Confidence in execution: humility in the debrief. Syed article in the Times
It’s been a funny old year hasn’t it? I just looked back on my diary for the year. Normally I do no travelling during the months of August and October – I give them over to summer break/harvesting for the former, and trading for the latter. However this year, for the first time, I spent both of those months travelling for work/clients/opportunity. Can I read anything into that? Is that a sign of something to come? Who knows, time will tell. However it does give some insight into my lack of posts in the last 3 months.
Anyway back to todays theme – I was fortunate to read a fascinating article in the Times last week by the wonderful Matthew Syed: Why Johnny Wilkinson realised his potential and Danny Cipriani didn’t.
Matthew is a wonderful writer and manages to focus on some fascinating aspects of human behaviour, through the lens of sporting competition. However many of those lessons are applicable to all avenues of life, including trading. I heartily recommend you read his column.
So does greatness come from arrogance or humility? That is the question posed in his piece. He then begins to provide a fascinating series of insights and anecdtoes based on professional sportsmen, their own success and failures and whether they were attributed to confidence or humility. What we discover, quite rightly, is that there is a time and a place for both in the performance cycle.
What we learn is that confidence is required when looking to execute our plans – to have the self-belief to deliver in key moments. However what is also required is humility in the post event review to address our mistakes and weakness.
That confidence comes from preparation – being dedicated to putting in the hard work, the deliberate practice before the game / mission / trading session.
The humility is saved for the post event review/ debrief where we should be open to addressing our strengths and weaknesses, and looking at how to develop in the future. In high-performance environments there is a culture of debriefing to improve performance – however in many normal day-to-day experiences/roles/organisations there is not, for several reasons.
The ‘performance cycle’ can have many definitions. My simple definition has always been Plan. Execute. Review. (Also the first three letter of the word performance should you forget.) Actually one of the key skills is having the self-awareness and mental dexterity to be able to know what part of the performance cycle you’re in. Whilst you think this would be easy to recognise Syed provides many examples of individuals who brought the wrong attitude to the wrong part of the cycle. Something I can confirm from my own experiences.
I have met, seen and experienced many fighter pilots, fighter controllers, sportsmen, salespeople, traders, entrepreneurs who were lazy in preparation, humbled in execution and arrogant in the debrief!
In the old days of the fighter-pilot business it used to be first one back to the bar, and the one with the loudest/most assertive voice would win the debrief, regardless of what may have happened in the exercise/operation. This did not always give the best insight into a team or individuals strength, weakness and performance!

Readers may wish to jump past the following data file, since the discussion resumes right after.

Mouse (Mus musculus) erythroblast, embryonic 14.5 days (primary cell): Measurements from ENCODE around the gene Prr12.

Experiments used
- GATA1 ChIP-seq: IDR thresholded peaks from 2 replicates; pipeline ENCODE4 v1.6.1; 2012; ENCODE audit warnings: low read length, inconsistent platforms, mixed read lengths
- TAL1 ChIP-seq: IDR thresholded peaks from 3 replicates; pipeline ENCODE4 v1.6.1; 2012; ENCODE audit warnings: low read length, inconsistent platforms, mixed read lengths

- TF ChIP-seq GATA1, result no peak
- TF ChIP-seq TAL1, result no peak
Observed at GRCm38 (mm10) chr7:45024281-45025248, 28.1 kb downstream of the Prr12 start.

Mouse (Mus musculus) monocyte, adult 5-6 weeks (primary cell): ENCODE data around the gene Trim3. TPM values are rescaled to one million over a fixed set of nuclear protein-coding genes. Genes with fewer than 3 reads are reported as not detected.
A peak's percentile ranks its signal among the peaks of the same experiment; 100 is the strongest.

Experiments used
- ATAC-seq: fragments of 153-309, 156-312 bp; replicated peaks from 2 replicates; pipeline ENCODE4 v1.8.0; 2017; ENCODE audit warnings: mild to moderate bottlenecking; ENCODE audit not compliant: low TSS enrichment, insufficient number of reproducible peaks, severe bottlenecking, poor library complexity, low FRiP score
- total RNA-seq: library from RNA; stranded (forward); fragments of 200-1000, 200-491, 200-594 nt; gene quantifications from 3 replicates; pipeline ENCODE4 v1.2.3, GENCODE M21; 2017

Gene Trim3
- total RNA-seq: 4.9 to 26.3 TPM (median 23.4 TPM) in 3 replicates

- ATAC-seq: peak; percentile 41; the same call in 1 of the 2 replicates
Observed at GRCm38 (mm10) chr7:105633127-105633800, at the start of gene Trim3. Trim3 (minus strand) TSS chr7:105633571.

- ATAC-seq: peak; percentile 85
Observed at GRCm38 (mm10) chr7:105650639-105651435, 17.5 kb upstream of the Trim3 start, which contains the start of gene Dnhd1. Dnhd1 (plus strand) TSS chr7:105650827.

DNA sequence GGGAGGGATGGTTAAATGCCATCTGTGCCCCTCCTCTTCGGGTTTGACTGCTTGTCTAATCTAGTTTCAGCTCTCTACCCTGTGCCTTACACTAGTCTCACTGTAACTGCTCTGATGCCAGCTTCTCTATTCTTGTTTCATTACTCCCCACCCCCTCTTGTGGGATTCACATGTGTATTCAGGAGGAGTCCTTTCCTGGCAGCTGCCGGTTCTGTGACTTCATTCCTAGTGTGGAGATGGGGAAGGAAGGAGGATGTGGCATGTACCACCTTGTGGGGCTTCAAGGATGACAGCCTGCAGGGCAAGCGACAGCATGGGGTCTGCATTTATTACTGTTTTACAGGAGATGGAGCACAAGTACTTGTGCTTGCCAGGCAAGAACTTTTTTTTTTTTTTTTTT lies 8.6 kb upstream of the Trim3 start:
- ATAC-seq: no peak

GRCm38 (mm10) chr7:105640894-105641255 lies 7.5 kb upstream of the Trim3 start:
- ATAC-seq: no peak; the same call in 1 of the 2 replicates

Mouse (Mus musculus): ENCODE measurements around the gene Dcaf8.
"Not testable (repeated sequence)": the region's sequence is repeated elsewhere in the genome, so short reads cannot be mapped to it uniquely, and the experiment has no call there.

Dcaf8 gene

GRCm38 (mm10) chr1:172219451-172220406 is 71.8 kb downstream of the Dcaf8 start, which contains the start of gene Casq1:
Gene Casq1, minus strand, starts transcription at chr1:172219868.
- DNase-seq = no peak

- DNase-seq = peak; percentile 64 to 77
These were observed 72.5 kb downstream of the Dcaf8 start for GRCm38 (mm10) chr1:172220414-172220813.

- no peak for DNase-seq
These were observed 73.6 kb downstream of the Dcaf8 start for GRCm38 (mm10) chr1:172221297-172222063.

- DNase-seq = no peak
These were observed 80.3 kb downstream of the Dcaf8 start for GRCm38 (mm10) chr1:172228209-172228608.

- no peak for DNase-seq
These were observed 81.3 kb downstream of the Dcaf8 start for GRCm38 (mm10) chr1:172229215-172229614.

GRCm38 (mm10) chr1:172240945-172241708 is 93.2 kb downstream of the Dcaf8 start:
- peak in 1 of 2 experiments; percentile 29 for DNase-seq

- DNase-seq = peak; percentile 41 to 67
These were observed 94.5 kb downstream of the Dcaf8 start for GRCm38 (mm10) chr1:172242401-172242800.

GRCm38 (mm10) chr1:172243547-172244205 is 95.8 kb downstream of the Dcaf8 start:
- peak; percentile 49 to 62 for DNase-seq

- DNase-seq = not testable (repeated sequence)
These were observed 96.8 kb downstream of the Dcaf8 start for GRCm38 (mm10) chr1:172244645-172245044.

I have seen with my own eyes where it actually dissolved into fisticuffs round the back of the building post-debrief. (I once heard a Tornado F3 pilot getting stoved-in by a couple of his mud-moving brethren for being a talentless arrogant prick. I had to agree with their assessment of his character. What I learned was that very often such individuals are so thick-headed, and so lacking in self-awareness, that they only way to get the message through to them is with a good portion of knuckle sandwich.)
Thankfully technology has developed to such a level that nowadays Air Forces are able to accurately replay a mission and derive the truth, and the training value. There is no hiding place. This can be humbling in the debrief when see that your actions may have contributed to failure of the mission, or the death of colleagues. I can talk from personal experience that it is a sobering event, and drives a period of self-reflection. And it’s how you respond to that which will determine your success or failure in the future.
When I worked in the City it used to drive me up the wall that the companies I worked for would never conduct any kind of review/debrief process after any project, promotion or loss of client etc. People always said they were too busy for a debrief and that business moved too fast to make a point of debriefing. It’s where I truly got to understand the saying “success has a thousand fathers, failure is an orphan” as individuals tried to steal credit and then ignore mistakes. And then they would wonder why the organisation would keep wasting time and resources making the same mistakes again and again! Grrrrrrrrr!
I have had the pleasure to work with traders who have demonstrated impeccable knowledge and respect for the performance cycle. It’s a joy to behold. Sadly I have also seen many who happily ignore it and just focus on executing their trading system- and then wonder why they struggle!
So what comes through from exposure to great performers and their ability to consistently deliver is this:
Dedication in preparation. Self-assurance in execution. Humility in the debrief.
That is the great message to take away for traders. Ask yourself: are you like that in your own trading?
Syed finishes with the idea that it is having the mental dexterity to switch between the phases of the performance cycle which may be the key to unlocking those sports peoples greatness. I think there is definitely something we can all learn from that.